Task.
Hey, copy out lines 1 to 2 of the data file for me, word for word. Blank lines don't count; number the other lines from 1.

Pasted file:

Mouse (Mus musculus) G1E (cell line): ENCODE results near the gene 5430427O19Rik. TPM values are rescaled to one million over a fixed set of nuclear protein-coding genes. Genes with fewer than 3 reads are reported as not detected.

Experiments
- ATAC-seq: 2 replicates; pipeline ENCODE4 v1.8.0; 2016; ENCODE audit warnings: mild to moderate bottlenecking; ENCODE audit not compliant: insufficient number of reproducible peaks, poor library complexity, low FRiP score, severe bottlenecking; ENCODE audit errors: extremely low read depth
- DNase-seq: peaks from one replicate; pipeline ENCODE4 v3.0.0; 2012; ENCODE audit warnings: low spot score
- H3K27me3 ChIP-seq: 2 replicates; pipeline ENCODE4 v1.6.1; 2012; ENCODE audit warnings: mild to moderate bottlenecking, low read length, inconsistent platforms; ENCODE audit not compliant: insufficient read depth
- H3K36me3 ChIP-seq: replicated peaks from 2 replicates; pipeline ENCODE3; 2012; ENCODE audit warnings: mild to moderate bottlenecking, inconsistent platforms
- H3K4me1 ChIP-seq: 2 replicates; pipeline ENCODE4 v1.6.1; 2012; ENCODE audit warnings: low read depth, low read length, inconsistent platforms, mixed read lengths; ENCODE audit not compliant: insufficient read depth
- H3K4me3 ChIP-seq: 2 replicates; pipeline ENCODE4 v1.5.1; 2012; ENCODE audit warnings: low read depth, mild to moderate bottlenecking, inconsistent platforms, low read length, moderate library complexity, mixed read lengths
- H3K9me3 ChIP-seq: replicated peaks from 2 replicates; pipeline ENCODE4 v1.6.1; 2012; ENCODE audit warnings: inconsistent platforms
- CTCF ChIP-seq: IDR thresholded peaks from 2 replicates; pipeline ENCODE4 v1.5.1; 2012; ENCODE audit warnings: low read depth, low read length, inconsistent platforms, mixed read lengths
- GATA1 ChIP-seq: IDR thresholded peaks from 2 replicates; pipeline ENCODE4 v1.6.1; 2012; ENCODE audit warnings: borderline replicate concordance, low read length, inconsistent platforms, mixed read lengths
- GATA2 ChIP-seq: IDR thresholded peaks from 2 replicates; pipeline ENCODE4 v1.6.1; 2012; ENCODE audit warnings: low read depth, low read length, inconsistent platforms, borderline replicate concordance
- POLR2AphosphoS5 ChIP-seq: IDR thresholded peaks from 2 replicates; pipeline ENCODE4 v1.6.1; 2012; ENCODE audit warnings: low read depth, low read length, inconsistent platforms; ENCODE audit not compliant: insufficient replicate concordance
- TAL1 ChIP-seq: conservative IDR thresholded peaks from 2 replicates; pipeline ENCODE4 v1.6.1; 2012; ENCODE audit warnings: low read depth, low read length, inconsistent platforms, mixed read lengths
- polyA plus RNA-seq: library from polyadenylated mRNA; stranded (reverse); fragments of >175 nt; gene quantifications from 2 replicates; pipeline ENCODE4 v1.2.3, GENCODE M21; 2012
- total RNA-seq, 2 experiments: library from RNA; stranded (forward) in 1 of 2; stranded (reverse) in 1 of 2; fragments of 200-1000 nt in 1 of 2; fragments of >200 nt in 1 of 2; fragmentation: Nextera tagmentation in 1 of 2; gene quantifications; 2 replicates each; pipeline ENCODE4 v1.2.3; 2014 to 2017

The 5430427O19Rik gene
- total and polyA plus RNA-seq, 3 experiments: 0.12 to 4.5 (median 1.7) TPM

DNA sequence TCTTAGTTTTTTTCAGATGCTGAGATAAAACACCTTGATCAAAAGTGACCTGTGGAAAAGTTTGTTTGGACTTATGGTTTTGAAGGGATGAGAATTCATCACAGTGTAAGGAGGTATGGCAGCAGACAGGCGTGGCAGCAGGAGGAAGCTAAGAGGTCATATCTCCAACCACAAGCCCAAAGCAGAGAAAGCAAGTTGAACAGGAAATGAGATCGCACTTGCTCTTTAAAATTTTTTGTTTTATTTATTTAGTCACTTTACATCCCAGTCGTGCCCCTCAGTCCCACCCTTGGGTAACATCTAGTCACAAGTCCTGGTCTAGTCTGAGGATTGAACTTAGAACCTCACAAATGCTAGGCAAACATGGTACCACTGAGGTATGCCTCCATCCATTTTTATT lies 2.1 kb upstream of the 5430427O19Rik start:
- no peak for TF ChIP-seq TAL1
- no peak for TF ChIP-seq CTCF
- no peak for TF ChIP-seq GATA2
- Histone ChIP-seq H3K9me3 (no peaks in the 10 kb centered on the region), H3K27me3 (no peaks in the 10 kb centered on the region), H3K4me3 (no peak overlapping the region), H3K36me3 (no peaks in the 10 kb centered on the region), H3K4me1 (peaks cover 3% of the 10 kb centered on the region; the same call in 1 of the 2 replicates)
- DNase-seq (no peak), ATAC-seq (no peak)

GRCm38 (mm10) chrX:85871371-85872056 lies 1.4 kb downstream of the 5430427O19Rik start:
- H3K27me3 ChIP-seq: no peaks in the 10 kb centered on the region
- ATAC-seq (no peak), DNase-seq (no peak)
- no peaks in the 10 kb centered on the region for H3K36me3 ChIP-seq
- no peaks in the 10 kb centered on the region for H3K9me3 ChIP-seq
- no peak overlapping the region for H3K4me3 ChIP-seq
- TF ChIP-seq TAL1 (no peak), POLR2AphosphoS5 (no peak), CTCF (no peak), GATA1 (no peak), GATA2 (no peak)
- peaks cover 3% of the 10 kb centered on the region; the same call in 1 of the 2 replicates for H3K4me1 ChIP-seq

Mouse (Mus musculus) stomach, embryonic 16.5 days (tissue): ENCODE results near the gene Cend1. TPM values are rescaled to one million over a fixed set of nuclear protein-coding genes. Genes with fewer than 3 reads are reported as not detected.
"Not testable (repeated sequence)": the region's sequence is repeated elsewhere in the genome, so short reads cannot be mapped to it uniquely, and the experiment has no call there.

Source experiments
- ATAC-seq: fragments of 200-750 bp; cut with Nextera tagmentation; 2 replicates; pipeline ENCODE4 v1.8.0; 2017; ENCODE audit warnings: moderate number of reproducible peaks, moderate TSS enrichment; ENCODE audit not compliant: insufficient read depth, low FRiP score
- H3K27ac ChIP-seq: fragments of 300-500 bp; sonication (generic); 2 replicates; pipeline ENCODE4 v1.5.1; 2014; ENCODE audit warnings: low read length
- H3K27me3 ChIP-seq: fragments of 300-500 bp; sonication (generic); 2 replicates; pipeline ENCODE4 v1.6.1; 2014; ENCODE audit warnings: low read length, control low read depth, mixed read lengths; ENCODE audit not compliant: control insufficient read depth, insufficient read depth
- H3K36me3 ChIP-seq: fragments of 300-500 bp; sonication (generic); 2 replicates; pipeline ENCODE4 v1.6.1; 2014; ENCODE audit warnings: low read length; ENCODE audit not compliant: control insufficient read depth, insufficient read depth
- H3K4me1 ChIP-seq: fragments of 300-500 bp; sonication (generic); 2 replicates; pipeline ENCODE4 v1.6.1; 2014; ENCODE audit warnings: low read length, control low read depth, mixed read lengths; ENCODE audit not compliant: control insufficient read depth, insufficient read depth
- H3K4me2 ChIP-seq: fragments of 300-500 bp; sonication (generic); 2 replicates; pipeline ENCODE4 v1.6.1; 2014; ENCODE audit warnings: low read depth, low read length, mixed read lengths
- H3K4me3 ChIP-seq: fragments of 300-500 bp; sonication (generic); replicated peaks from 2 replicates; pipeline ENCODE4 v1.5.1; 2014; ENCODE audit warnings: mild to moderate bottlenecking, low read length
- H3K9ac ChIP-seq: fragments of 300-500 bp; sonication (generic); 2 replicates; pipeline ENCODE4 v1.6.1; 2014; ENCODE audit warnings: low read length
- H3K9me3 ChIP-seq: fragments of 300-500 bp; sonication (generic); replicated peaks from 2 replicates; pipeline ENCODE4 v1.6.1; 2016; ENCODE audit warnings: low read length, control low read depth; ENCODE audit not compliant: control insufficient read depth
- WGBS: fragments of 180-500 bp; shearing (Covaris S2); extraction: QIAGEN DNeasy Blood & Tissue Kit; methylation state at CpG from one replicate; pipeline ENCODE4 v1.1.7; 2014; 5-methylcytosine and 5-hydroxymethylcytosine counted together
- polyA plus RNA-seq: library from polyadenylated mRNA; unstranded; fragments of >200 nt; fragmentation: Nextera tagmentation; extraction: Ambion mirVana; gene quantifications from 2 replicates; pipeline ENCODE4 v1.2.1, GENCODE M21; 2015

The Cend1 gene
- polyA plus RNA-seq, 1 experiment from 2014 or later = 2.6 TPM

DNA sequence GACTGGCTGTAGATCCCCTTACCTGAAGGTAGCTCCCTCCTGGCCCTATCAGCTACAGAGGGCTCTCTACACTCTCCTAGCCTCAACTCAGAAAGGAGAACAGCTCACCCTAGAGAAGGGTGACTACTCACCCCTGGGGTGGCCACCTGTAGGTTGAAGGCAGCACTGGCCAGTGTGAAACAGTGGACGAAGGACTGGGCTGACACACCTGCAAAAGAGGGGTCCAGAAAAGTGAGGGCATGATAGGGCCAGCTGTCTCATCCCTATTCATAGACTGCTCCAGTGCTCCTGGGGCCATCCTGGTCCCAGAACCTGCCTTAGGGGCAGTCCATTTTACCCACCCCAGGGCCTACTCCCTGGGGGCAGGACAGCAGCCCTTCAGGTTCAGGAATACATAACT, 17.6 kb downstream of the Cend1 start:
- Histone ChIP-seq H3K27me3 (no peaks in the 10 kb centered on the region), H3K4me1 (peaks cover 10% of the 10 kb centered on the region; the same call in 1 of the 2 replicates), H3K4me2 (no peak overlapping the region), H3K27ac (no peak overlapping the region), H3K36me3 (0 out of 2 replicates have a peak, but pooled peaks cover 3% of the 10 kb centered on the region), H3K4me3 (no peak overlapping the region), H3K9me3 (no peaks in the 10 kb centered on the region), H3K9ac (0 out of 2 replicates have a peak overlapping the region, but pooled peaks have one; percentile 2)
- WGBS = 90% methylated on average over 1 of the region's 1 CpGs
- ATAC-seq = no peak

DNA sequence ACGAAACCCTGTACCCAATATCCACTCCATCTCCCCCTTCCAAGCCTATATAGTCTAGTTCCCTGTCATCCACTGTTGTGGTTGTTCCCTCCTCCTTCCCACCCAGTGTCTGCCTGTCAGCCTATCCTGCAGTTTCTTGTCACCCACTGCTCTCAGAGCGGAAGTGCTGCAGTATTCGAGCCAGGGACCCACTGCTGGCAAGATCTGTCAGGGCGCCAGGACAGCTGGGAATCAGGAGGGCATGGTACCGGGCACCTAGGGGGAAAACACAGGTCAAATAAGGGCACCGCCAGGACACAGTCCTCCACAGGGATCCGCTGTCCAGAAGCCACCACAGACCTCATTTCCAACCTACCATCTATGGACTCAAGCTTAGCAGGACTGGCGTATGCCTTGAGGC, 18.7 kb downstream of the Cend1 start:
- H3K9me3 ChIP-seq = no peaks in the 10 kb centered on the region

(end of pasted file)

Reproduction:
Mouse (Mus musculus) G1E (cell line): ENCODE results near the gene 5430427O19Rik. TPM values are rescaled to one million over a fixed set of nuclear protein-coding genes. Genes with fewer than 3 reads are reported as not detected.

Experiments